Have you ever heard of diaphragmatic breathing? If not, you should begin practicing it as soon as possible. Diaphragmatic breathing exercises are simple and easy to execute at one’s own leisure and comfort and can be one of the cheapest ways to reduce the stress and anxiety that plague most of us daily.
But what exactly is diaphragmatic breathing?
Alternatively called “deep breathing” or “breathing through your stomach”, diaphragmatic breathing is actually one of the most natural functions of our body.
We simply don’t perceive it because it happens either when we’re sleeping or so relaxed that we’re not even aware of the fact that we’re doing it. The diaphragm is a dome-shaped muscle located horizontally between the thoracic and abdominal cavities.
Most of us have practiced diaphragmatic breathing in one way or another before, even when not sleeping; remember stretching after P.E. class in school? Or trying to calm down after a rush of anger? “In through the nose, and count slowly as you exhale” are phrases everyone has heard at least once in their lives.
Most people breathe using only their lungs, but that only lets in so much oxygen and actually leaves other muscles underutilizing their full capacity.
As you breathe through your diaphragm, your abdominal muscles help move it and give you more power to empty your lungs. The diaphragm is a muscle that doesn’t tire your body as much as when breathing through your lungs.
What are the benefits of diaphragmatic breathing?
Well, for one, it helps you breathe better. Your system allows more oxygen inside, which means better nutrition and function for your cells as well as ameliorated performance for your brain, your respiratory and circulatory system, and your entire body.
Not only that but breathing through your diaphragm, when done correctly, requires very good posture. That can help people facing chronic back pains due to their hunched or otherwise incorrect posture, a bad habit that many of us have struggled with.
Studies have also shown that diaphragmatic breathing can immensely help people afflicted by chronic obstructive pulmonary disease (COPD). That is a term applied to a family of diseases that includes emphysema, chronic bronchitis, and emphysema due to alpha-1 antitrypsin deficiency.
The more one practices diaphragmatic breathing, the more the corresponding muscles are exercised and therefore strengthened. This results in a decrease in oxygen demand and the respiratory difficulties related to the aforementioned conditions.
Deep breathing has psychological benefits, as well.
Another aspect of the benefits associated with deep breathing is, of course, the significant reduction of stress and anxiety from one’s everyday routine. Diaphragmatic breathing can be vital in triggering the relaxation response, or the parasympathetic nervous system.
Through the breathing pattern, your body reverts to a more relaxed mode, like the one it has been associating with deep breathing. As such, your system removes toxins, your body does not release as many stress-related hormones. That can help improve your mental clarity, your focus and attention span, and your mood as well.
This, in turn, can lead to better sleeping and eating patterns, emotional disturbances, lower blood pressure, and a decrease in risks of anxiety and depressive disorders as well as numerous afflictions that target the heart or nervous system.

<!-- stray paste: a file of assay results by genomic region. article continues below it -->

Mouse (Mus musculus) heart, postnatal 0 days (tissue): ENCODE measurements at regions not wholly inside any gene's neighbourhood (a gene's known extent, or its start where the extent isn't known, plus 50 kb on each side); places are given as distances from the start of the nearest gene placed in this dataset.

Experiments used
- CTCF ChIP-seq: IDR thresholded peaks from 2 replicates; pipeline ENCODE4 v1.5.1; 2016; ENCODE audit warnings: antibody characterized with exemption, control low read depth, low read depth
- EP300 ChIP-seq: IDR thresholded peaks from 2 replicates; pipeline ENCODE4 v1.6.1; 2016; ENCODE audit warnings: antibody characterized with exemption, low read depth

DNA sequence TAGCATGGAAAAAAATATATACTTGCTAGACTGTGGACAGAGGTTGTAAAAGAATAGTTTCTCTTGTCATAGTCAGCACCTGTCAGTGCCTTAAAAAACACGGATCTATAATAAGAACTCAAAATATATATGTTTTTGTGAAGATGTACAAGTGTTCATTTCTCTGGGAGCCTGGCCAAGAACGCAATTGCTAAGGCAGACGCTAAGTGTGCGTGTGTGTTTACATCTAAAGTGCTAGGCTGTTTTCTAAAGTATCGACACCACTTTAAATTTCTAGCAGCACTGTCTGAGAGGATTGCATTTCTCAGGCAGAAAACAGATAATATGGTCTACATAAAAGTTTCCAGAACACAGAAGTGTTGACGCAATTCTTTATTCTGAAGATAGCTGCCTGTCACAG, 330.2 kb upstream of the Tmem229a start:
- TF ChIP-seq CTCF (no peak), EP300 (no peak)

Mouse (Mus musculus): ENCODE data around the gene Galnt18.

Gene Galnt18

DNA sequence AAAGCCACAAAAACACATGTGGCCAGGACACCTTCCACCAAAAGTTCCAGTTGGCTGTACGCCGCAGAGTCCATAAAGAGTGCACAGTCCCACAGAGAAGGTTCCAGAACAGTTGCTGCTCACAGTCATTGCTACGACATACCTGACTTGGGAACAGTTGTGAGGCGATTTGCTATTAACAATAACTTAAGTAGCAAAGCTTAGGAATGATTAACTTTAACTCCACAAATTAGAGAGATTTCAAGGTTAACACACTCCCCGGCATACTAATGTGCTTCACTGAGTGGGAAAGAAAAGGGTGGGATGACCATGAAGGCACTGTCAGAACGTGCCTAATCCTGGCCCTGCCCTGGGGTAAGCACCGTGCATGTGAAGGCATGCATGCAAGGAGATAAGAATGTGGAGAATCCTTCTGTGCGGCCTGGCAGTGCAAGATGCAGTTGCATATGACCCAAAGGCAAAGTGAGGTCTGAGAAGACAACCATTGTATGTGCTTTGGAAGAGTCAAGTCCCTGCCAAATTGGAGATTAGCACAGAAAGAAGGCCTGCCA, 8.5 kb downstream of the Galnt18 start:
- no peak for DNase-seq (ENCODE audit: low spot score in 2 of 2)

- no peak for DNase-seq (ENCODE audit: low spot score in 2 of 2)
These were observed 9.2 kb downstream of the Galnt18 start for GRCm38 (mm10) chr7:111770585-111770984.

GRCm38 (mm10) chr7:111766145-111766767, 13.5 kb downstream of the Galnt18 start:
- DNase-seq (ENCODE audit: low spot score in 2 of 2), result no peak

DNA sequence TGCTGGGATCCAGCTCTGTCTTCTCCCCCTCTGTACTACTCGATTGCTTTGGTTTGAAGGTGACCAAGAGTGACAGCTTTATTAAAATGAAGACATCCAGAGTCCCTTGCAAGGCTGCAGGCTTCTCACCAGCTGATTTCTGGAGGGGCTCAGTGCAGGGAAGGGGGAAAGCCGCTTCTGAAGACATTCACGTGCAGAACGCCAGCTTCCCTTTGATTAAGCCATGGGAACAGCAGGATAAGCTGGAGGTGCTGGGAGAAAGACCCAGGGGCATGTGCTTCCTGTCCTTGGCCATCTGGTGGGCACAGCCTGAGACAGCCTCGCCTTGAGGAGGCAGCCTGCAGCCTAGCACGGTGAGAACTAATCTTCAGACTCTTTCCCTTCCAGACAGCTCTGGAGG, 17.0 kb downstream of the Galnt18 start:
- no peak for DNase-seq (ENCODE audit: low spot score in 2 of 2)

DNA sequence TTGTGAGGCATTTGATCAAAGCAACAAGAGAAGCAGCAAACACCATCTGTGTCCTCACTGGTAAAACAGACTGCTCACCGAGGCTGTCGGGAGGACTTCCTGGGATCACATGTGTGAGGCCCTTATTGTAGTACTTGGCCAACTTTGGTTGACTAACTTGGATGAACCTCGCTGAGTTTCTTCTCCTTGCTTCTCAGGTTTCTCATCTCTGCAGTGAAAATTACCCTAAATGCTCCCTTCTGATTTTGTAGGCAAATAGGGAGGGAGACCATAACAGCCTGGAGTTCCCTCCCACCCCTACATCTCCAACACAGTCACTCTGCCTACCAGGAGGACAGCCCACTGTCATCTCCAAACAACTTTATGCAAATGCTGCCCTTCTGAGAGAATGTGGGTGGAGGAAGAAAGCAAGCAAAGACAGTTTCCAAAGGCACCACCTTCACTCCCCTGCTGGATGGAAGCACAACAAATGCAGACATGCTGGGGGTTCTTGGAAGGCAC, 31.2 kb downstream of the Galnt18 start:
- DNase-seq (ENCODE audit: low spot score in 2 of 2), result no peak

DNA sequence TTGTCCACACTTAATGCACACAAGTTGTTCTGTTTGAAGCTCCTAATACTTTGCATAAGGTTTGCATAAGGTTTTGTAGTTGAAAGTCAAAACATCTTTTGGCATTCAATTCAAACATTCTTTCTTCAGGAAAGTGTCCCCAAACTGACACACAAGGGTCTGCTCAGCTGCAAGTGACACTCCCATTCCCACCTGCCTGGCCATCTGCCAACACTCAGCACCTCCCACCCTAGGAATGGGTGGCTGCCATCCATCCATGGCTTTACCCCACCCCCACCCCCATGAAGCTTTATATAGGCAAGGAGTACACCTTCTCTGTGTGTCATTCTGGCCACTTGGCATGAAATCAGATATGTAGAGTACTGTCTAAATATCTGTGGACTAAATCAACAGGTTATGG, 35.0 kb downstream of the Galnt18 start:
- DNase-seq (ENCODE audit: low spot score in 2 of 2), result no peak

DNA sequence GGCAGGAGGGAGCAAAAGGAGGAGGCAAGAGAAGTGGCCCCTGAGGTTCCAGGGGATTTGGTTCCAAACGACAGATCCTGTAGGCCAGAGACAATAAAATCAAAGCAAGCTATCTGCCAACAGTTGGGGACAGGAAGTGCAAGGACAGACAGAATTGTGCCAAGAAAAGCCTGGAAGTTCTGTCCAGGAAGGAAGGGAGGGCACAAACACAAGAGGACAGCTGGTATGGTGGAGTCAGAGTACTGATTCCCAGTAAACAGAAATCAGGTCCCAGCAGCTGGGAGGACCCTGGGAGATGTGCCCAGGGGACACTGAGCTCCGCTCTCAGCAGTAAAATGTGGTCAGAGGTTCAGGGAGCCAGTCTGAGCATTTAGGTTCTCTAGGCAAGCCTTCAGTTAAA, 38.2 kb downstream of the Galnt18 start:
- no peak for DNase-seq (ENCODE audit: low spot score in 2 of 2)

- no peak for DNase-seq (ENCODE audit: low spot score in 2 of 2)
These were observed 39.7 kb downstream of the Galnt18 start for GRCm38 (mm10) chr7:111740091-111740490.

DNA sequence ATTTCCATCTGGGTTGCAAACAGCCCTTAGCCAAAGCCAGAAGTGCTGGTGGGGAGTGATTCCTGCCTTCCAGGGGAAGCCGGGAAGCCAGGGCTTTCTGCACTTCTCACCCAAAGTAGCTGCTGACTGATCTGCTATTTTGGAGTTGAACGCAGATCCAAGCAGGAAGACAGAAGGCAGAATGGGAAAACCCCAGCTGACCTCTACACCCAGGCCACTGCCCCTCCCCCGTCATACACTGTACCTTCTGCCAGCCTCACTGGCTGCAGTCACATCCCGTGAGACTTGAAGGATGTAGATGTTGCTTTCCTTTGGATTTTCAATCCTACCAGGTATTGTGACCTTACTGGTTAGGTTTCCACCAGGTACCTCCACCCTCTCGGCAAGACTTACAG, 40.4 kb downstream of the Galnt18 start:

Now, let’s look at some ways to practice diaphragmatic breathing.
1. The basic technique
This is diaphragmatic breathing 101, and it consists of these easy steps:
- Stand (or sit up) straight and drop your shoulders back and down.
- Inhale slowly through your nose trying to get the air down as far as possible into your belly (your belly will push out, that is normal).
- Pause for a second or less.
- Exhale slowly through the nose (this should last twice as long as inhalation).
- Repeat 5-10 times.
2. Numbered breathing
- Stand up, and close your eyes.
- Inhale deeply until you can’t take in any more air.
- Exhale until your lungs have fully emptied.
- Now, inhale again while picturing the number 1.
- Keep the air in your lungs for a few seconds, then let it all out.
- Inhale again while picturing the number 2.
- Hold your breath while counting silently to 3, then let it all out again.
- Repeat these steps until you’ve reached 8. Feel free to count higher if you feel comfortable.
At first, diaphragmatic breathing may seem a little strange or awkward. That’s mostly because you’re not used to breathing with that particular muscle consciously.
A good way to check if you’re handling your air intake correctly is to use your hands; place one hand on your chest and another on your abdomen. The hand on your chest shouldn’t be too raised during breath intakes, whereas the hand on your abdomen should be doing the exact opposite.
Sometimes, if you take in too much oxygen too fast, you might feel lightheaded. If that happens, you should stop and continue after the feeling has passed.
By practicing diaphragmatic breathing even once a day, after a while you will begin to notice some changes in you. Your body will feel better, and so will you, in ways you might never have imagined.
That happens because everything in our body and its functions is connected. We are a beautiful piece of nature’s machinery, and one part can affect the whole.
It’s normal to struggle with maintaining your physical and mental health sometimes depending on your lifestyle. However, maintaining your balance is not impossible.
You just have to breathe. Deeply and slowly, just breathe.
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